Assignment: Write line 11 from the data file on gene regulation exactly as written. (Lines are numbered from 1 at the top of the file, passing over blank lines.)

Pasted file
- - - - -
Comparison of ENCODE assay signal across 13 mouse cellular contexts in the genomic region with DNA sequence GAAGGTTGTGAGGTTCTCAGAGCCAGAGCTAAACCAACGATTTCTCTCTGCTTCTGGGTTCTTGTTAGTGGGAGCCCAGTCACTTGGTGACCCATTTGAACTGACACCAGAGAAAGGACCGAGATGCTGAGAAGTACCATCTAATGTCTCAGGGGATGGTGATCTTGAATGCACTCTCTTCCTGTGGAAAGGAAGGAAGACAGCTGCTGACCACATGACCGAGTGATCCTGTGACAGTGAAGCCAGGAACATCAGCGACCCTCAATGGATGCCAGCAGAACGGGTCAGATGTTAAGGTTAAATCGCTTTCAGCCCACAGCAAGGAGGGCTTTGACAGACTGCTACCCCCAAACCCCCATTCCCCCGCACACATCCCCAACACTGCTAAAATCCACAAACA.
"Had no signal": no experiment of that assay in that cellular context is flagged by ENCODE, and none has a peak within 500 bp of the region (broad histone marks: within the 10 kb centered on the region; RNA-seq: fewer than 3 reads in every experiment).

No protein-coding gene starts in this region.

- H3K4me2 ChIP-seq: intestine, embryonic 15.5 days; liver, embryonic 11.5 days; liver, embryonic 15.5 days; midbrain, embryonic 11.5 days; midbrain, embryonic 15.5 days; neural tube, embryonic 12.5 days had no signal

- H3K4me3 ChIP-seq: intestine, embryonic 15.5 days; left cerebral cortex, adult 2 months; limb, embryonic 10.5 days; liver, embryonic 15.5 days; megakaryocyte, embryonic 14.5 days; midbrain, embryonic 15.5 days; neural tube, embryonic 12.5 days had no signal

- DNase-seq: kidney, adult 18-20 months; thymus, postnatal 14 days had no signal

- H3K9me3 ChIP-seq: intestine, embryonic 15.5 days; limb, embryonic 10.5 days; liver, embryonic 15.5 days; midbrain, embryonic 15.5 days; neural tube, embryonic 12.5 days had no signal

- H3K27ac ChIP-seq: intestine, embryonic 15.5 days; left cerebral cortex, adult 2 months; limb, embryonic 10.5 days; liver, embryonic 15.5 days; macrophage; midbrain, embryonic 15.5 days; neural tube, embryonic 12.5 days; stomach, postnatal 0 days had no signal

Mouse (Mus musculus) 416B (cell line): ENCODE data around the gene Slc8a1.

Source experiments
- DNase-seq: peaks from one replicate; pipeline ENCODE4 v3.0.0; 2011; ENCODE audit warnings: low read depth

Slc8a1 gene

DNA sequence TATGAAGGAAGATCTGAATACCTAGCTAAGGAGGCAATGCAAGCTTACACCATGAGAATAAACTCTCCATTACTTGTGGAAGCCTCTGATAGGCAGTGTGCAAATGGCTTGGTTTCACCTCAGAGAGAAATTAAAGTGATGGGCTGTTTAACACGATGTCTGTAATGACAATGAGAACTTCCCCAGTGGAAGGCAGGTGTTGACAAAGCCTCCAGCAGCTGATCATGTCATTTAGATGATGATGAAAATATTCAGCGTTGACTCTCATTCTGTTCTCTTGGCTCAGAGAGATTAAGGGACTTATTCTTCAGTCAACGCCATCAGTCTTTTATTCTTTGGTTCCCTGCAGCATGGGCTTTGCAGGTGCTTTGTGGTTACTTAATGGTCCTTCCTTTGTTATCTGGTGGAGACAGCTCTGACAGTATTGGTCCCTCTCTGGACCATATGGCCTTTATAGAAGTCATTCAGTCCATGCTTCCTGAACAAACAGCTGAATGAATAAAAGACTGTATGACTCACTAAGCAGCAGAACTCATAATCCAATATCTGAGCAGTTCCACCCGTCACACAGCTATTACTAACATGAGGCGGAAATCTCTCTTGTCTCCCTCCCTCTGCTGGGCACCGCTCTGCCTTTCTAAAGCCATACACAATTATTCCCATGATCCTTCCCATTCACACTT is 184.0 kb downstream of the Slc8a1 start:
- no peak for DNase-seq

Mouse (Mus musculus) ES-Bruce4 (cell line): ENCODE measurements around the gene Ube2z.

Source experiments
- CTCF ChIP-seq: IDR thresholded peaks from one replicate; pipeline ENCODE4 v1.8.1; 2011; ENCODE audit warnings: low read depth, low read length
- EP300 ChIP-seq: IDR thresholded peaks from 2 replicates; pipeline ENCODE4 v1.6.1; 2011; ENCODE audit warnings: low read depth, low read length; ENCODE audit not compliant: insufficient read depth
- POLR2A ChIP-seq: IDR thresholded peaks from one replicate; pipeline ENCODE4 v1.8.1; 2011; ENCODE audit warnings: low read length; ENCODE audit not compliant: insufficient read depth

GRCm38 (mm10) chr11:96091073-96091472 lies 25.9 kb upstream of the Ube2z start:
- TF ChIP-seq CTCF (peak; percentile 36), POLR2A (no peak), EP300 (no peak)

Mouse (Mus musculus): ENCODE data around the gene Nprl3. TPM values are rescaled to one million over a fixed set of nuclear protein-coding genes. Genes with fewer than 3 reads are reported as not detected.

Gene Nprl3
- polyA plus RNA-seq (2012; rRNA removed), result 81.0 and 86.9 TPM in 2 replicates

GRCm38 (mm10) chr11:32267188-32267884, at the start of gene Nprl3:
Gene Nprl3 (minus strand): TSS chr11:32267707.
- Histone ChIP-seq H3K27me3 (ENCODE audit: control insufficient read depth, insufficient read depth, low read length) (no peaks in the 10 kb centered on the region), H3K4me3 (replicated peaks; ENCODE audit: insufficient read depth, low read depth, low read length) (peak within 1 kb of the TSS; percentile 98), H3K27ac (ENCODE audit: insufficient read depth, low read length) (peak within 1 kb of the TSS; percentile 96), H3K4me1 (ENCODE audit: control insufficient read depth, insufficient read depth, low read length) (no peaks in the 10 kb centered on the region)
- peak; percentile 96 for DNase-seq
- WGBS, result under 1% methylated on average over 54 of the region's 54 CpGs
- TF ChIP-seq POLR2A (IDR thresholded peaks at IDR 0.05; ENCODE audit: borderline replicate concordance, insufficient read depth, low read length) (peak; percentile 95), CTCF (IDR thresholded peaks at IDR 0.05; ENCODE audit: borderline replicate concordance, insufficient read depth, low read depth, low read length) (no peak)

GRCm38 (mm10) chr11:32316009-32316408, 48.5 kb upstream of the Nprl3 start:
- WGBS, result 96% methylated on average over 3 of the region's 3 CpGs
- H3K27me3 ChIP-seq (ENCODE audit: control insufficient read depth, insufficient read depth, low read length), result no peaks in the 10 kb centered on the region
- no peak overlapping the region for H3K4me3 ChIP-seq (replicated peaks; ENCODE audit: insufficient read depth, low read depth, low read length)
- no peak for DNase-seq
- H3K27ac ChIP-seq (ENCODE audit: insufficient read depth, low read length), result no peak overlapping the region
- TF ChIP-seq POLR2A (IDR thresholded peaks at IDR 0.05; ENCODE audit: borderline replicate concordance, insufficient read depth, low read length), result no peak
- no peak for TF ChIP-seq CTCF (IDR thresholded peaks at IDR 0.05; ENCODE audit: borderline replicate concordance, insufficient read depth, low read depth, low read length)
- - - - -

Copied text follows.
- DNase-seq: peaks from one replicate; pipeline ENCODE4 v3.0.0; 2011; ENCODE audit warnings: low read depth